One Year After Supreme Court Dismantles Voting Right Act, 22 States Have Adopted New Voting Restrictions

Posted July 2, 2014

MP3 Interview with Tomas Lopez, counsel with the Brennan Center for Justice, conducted by Scott Harris


One year after the Supreme Court’s controversial and narrow 5 to 4 ruling, which overturned a key section of the 1965 Voting Rights Act, nearly half the states across the country have imposed new obstacles to voting. These include restrictive voter ID laws, limited early voting hours and new requirements making voter registration more difficult. These election regulations ushered in by mostly Republican governors and legislatures since 2010, disproportionately affect the voting rights of minorities, young people, senior citizens and other voters viewed as likely to cast ballots for Democratic party candidates.

Unless successfully challenged, these new restrictions will be in place in 22 states for the important midterm congressional elections this November 4. Voting rights advocates have already initiated lawsuits to overturn restrictive election regulations in seven states. In a hopeful sign, a federal judge in Milwaukee struck down Wisconsin's voter identification law on April 29, declaring that a requirement that voters show a state-issued photo ID at the polls imposes an unfair burden on poor and minority voters.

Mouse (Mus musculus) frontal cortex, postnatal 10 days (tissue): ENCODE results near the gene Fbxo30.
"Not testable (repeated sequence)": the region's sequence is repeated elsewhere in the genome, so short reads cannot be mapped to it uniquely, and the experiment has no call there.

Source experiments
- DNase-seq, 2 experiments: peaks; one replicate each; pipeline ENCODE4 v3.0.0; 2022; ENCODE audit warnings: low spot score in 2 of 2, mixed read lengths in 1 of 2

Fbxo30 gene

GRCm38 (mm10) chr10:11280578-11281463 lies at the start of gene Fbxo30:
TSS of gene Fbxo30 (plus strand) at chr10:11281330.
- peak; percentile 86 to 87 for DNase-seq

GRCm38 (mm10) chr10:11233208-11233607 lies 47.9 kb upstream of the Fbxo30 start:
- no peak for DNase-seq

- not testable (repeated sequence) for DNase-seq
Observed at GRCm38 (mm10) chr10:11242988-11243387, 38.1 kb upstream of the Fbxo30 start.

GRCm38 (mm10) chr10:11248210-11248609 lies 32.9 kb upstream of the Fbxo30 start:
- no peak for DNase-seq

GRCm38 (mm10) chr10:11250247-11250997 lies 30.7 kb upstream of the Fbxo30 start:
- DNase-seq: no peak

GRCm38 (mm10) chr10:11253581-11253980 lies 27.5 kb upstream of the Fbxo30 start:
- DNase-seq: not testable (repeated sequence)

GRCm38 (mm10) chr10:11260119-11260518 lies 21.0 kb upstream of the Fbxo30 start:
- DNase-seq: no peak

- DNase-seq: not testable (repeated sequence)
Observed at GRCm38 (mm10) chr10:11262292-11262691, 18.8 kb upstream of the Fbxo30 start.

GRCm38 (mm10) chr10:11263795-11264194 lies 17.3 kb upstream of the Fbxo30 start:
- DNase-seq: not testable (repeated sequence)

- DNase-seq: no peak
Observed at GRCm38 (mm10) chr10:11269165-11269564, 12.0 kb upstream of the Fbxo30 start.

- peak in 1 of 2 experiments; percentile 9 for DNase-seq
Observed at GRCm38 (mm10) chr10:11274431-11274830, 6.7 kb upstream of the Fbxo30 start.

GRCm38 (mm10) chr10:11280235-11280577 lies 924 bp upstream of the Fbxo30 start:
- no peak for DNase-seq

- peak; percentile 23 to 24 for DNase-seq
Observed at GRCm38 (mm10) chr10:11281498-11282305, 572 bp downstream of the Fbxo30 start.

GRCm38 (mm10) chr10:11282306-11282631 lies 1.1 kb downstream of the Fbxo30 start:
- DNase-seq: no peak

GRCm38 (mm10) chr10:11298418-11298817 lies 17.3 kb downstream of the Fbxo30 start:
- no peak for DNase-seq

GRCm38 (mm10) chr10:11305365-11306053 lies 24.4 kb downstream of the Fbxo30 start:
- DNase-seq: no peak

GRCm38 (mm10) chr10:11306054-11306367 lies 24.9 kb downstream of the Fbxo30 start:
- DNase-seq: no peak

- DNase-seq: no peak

Although the Voting Rights Amendment Act of 2014 was introduced in January, Congress has thus far failed to pass this legislation, which would restore the pre-clearance section of the Voting Rights Act struck down by the Supreme Court last year. Between The Lines’ Scott Harris spoke with Tomas Lopez, counsel with the Brennan Center for Justice, who discusses the status of challenges to new voter suppression laws across the nation and the likely impact on voters.

For more information on the Brennan Center for Justice, visit

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